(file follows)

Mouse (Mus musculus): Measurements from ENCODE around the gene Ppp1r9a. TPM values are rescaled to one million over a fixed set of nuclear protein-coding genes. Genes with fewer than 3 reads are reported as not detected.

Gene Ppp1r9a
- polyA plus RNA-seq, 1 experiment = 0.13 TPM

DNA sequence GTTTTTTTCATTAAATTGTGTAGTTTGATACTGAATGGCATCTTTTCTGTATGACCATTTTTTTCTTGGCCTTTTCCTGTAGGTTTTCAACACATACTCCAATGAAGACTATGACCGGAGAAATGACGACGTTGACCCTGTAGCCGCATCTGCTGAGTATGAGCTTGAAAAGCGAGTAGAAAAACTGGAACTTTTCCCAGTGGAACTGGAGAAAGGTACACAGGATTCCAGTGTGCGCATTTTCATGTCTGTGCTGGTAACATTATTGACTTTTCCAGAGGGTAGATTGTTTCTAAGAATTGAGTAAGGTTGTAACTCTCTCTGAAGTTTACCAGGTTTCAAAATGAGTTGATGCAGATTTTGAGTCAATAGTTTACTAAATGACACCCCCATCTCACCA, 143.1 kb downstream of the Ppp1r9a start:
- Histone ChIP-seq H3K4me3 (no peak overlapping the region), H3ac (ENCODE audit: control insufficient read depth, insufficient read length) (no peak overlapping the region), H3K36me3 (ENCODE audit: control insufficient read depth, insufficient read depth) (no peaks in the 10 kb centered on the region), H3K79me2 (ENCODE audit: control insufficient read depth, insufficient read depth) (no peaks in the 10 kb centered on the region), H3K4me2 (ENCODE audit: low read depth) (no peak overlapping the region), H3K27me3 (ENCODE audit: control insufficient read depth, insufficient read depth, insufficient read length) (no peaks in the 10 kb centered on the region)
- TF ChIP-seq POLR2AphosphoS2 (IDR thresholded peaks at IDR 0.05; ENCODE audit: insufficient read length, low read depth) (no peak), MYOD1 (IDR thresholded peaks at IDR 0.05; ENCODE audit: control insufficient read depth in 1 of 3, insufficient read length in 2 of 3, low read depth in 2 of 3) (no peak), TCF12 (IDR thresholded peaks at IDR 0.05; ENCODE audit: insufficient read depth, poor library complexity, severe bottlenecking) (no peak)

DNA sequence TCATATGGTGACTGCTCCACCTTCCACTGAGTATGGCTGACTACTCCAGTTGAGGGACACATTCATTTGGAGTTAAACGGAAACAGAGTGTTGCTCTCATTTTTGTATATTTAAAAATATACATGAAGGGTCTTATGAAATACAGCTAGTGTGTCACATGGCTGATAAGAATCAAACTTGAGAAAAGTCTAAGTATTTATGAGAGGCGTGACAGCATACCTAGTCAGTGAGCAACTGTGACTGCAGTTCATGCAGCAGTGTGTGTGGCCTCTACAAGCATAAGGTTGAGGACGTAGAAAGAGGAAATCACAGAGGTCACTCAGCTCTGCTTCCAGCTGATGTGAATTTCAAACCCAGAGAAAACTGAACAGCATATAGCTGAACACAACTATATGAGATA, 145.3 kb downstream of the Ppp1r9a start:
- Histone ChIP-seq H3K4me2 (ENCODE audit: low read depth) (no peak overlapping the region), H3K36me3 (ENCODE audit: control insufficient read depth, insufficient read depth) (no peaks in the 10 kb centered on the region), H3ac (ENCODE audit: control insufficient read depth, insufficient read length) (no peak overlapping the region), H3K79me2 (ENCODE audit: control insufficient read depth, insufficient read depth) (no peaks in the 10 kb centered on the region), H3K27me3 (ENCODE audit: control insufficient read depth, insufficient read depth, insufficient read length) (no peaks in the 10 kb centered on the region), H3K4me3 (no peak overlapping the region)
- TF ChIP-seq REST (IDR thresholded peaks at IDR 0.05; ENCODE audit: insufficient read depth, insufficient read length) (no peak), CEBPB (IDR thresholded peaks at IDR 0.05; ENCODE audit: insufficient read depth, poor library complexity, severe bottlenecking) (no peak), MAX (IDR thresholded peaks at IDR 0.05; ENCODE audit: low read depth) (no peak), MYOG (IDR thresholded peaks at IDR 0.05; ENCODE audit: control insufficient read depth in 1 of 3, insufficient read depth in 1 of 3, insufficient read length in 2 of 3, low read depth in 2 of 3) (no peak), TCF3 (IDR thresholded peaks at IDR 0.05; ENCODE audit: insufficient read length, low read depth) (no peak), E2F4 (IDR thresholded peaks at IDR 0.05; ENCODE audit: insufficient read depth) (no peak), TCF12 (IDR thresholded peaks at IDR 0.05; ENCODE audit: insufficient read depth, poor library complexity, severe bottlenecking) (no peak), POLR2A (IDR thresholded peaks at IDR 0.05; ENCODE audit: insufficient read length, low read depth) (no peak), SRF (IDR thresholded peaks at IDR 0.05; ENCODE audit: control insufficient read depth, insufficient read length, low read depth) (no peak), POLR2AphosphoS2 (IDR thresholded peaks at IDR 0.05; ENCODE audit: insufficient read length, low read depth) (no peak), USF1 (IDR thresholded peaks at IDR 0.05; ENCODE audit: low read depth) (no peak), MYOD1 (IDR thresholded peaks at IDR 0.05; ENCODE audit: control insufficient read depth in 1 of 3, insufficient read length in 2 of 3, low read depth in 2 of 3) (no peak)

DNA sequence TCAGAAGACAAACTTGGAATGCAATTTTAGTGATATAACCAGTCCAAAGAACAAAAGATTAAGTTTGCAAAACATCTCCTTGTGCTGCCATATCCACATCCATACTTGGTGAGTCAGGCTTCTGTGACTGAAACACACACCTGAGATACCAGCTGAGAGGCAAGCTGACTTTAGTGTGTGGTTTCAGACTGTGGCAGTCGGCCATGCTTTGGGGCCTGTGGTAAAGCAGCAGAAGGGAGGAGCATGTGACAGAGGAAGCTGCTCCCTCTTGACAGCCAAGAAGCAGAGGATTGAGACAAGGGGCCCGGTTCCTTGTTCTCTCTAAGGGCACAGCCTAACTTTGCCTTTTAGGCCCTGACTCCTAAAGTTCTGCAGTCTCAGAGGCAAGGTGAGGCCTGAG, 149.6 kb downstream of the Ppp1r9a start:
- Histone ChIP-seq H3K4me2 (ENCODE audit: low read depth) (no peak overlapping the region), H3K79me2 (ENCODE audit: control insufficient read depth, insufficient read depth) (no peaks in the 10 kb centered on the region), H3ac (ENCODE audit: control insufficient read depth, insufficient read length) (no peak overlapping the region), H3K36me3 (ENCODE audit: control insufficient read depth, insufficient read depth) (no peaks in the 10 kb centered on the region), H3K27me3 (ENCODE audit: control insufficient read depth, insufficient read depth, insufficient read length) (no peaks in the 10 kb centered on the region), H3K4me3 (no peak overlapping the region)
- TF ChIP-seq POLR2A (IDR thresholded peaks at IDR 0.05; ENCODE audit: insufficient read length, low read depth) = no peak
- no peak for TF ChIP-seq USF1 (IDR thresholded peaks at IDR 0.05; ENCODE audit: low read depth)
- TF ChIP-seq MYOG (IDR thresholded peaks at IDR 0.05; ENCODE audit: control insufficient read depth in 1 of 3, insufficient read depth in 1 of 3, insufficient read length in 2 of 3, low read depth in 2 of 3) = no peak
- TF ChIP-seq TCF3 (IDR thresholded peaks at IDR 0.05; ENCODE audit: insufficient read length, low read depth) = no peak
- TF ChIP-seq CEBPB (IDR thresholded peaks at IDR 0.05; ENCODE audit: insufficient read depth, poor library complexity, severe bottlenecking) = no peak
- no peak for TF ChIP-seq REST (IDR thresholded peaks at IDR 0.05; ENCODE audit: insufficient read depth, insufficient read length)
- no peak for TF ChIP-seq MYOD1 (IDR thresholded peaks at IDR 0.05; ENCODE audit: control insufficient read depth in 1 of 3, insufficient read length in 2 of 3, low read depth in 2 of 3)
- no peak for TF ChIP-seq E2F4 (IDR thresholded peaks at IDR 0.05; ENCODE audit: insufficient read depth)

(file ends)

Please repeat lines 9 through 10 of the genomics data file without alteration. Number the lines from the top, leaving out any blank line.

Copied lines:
- TF ChIP-seq REST (IDR thresholded peaks at IDR 0.05; ENCODE audit: insufficient read depth, insufficient read length) (no peak), CEBPB (IDR thresholded peaks at IDR 0.05; ENCODE audit: insufficient read depth, poor library complexity, severe bottlenecking) (no peak), MAX (IDR thresholded peaks at IDR 0.05; ENCODE audit: low read depth) (no peak), MYOG (IDR thresholded peaks at IDR 0.05; ENCODE audit: control insufficient read depth in 1 of 3, insufficient read depth in 1 of 3, insufficient read length in 2 of 3, low read depth in 2 of 3) (no peak), TCF3 (IDR thresholded peaks at IDR 0.05; ENCODE audit: insufficient read length, low read depth) (no peak), E2F4 (IDR thresholded peaks at IDR 0.05; ENCODE audit: insufficient read depth) (no peak), TCF12 (IDR thresholded peaks at IDR 0.05; ENCODE audit: insufficient read depth, poor library complexity, severe bottlenecking) (no peak), POLR2A (IDR thresholded peaks at IDR 0.05; ENCODE audit: insufficient read length, low read depth) (no peak), SRF (IDR thresholded peaks at IDR 0.05; ENCODE audit: control insufficient read depth, insufficient read length, low read depth) (no peak), POLR2AphosphoS2 (IDR thresholded peaks at IDR 0.05; ENCODE audit: insufficient read length, low read depth) (no peak), USF1 (IDR thresholded peaks at IDR 0.05; ENCODE audit: low read depth) (no peak), MYOD1 (IDR thresholded peaks at IDR 0.05; ENCODE audit: control insufficient read depth in 1 of 3, insufficient read length in 2 of 3, low read depth in 2 of 3) (no peak)

DNA sequence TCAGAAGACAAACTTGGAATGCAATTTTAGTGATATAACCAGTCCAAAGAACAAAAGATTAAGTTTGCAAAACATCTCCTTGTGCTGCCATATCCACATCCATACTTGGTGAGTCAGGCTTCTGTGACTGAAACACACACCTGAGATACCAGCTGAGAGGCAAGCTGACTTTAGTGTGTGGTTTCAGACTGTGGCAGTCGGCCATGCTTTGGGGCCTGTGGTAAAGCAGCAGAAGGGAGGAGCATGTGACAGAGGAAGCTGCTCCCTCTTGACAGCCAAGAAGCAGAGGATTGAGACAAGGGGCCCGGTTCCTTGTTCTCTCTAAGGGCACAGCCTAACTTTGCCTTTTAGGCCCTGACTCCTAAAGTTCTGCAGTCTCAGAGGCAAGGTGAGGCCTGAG, 149.6 kb downstream of the Ppp1r9a start: